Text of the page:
And then, unexpectedly, "for worse" was upon us. I cried for days, weeks, months. You'd say, "Honey, look at him, he's beautiful." And Max was

You were the warmest, sweetest, most big-hearted guy I'd ever met and I always knew you'd be an amazing dad. You turned out to be Superdad, there to support Max, and Super-partner, there to support me. 

All new parents learn how to be a team. We quickly learned how to be Max's medical team. I researched treatments, found good specialists and therapists, and exercised Max's little muscles to get them to loosen up.  

You'd play with him lots and often feed him (still true). You never hesitated to change his clothes, change his diapers, give him a bath, dash out in the middle of the night for medicine, do whatever. I'd get so distraught that Max couldn't retain food and anxious about what the future held for a child who couldn't eat or drink OK. You'd hold cups and spoons to his mouth with a smile.

We juggled the doctor appointments and therapies. Sometimes I'd take him to physical therapy at the hospital and you'd take him Thursday nights to another physical therapist or lie with him in the glass hyperbaric oxygen treatment chamber that was supposed to reinvigorate his brain, and we'd joke about how extra-smart it was going to make you. Saturday mornings were reserved for hippotherapy at Special Strides. Sunday mornings were the cranisocral therapist, followed by lunch. We'd comfort each other when we saw other babies doing their usual baby things.

Our bond was strengthened by our determination to do anything and everything within our powers for this boy. 

He had your good-natured personality. And good hair!

We've always shared a love of travel, and little getaways lifted our spirits. Remember when Max ate his body weight in paté at that mountain resort?! 

When Sabrina came along, you were in awe. She had you wrapped around her little finger from day one.

Once again, you proved to be an indefatigable dad, except for when you'd conk out on the couch. (File under: Some things never change, ha ha ha).

We've always found the fun. 

At Disney World...

On Amelia Island...

At our Vermont farm stay...

Trying Segways...

At our favorite Jersey Shore beach...

On a Disney Cruise...

In Rhode Island...

In Jamaica...

On our babymoon in The Poconos, before our next great adventure began.
Then came Ben. And once again, your love for our children made me fall in love with you all over again. 

We've shared moments of pride only the two of us can fully appreciate, like when Max had his bar mitzvah. 

You make just hanging out on a couch fun.

Celebrating Sabrina's bat mitzvah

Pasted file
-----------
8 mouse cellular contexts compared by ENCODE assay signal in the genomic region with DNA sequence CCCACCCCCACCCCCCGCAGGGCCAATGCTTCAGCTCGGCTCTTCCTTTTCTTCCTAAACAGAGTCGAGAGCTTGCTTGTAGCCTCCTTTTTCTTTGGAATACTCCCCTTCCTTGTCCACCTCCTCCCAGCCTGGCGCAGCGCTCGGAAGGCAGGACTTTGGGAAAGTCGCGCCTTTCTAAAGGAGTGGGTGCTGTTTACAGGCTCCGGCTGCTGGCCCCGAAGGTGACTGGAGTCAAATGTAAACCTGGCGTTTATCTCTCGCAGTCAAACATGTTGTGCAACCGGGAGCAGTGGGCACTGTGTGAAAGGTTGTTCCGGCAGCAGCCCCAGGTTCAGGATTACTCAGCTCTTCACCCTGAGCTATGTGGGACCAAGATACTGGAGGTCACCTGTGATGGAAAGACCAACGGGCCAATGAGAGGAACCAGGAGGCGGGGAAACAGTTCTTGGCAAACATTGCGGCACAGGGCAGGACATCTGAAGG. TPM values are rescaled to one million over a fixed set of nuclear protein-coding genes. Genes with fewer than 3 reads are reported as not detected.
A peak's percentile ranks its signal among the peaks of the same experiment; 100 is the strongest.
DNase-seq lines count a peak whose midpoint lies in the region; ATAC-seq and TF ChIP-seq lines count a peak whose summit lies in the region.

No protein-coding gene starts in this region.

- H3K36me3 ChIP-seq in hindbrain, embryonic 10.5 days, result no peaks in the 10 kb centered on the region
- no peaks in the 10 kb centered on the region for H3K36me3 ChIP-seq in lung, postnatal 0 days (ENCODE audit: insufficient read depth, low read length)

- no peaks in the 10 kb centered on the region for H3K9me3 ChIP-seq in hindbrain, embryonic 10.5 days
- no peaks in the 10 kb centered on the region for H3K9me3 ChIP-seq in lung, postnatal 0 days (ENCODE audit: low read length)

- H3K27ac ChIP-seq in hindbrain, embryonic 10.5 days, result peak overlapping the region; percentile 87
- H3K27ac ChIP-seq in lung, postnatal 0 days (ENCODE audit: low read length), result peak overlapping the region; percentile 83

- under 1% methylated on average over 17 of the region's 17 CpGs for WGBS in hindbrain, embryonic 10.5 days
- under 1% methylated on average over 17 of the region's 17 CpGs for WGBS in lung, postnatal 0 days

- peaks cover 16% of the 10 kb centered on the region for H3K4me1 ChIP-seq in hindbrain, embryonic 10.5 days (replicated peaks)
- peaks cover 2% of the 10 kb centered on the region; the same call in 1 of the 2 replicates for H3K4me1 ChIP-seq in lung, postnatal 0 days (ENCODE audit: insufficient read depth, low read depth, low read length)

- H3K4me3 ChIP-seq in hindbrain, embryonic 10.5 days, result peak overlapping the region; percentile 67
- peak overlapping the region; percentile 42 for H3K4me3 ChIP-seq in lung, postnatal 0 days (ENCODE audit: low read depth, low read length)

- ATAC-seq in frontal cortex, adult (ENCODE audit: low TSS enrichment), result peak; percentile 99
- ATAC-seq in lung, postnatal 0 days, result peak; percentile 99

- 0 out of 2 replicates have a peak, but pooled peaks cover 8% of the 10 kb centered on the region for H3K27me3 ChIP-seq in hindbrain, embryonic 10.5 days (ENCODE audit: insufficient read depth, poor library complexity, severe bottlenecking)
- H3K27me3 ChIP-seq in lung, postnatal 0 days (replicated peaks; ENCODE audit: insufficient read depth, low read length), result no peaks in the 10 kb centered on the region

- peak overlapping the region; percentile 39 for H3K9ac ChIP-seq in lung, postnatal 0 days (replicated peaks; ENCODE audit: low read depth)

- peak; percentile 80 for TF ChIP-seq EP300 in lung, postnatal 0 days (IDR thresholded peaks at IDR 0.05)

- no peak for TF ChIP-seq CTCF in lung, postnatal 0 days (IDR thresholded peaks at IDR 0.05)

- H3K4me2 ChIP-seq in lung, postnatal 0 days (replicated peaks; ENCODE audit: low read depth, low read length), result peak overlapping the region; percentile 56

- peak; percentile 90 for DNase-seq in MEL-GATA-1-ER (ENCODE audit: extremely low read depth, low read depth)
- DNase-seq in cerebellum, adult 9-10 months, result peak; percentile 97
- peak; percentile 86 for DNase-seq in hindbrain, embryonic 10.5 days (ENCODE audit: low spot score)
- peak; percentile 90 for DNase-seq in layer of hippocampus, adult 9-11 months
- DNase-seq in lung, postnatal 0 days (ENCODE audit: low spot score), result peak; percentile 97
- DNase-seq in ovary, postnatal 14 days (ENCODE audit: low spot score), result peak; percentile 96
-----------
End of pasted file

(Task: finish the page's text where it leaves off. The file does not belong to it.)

I don't know of any dad more devoted than you. There is nothing you won't do to keep our children  healthy, occupied, entertained and content. How many times did you visit our local fire station with Max when he became obsessed with firefighters? How many times did you drive through the car wash when he was into them? How often have you and Max headed out for ice-cream at night? Countless.

I still can't believe you two walked across The Brooklyn Bridge.

Max's elementary school graduation. Much of his progress is because of
your encouragement, attention, love and care. 

You are his best friend.

You are the most fun playmate any of our children has.

You are always there to support them, in every which way.

Our trips may have stopped this past year because of the pandemic. But we have made so many incredible memories together, and there will be many more to come.

There will be more boys' getaways, too. Maybe one of these years, the two of us will even manage to escape.

Probably this won't happen again. 

Teaching Sabrina to drive this spring: A whole other adventure. If anyone has the patience for that, it's you. 

You know me better than anyone, you nurture me in every which way, and you've kept me sane throughout the pandemic. Even when we bicker, you are determined to make up because you are such the peacemaker. I will never forget watching you traipse up our attic stairs to deliver breakfast, lunch and sometimes even dinner as I work. Maybe we haven't had date nights lately, but just sitting with you, talking and watching TV never gets old. We don't, either, right? RIGHT?! 

We've been through so much, and we've always been there for each other. Here's to our next twenty years together. I love you. 

Wednesday, January 13, 2021

Barbie is not broken

Ben's going through a Barbie phase. Mostly, he owns inherited Barbies and Kens who are clothes-less, making our living room look like a toy nudie camp. Ben plays with them pretty actively—as in, he propels them like footballs—and they are missing limbs. I've done my best to reattach them but the arm of the latest Barbie casualty is nowhere to be found.

As I was decluttering the living room the other night, I decided that I was going to toss that Barbie. Ben has a bunch and I wasn't going to wait around for the AWOL arm to turn up. Into the trash she went. (Fun fact: Barbie is not recyclable, I googled.)

As I lay in bed that night, something was bugging me about Barbie in the trash. Why had I decided that she needed to be tossed just because she didn't have an arm? Ben didn't have any issues with her, and she could be a teaching moment. As the parent of a disabled child, I know full well that awesome comes in all varieties, shapes and sizes. And there's been growing awareness of that in our society. For years, I've followed Jen Lee Reeves' writing about her daughter, Jordan, whose left arm stops after the humerus. Jen's blog and the nonprofit the pair started are both named Born Just Right, and two years ago Jordan wrote a book by the same name. I've seen the documentary on The Lucky Fin Project, started by the mom of a daughter with a stunted right hand, on YouTube